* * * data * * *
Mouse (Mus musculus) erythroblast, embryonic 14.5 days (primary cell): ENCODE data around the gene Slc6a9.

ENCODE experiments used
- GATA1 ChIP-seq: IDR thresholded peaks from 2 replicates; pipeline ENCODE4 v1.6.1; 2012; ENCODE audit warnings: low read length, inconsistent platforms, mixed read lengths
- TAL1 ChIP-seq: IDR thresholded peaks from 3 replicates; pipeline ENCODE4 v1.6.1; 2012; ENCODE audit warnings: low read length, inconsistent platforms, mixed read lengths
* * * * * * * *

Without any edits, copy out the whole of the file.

Mouse (Mus musculus) erythroblast, embryonic 14.5 days (primary cell): ENCODE data around the gene Slc6a9.

ENCODE experiments used
- GATA1 ChIP-seq: IDR thresholded peaks from 2 replicates; pipeline ENCODE4 v1.6.1; 2012; ENCODE audit warnings: low read length, inconsistent platforms, mixed read lengths
- TAL1 ChIP-seq: IDR thresholded peaks from 3 replicates; pipeline ENCODE4 v1.6.1; 2012; ENCODE audit warnings: low read length, inconsistent platforms, mixed read lengths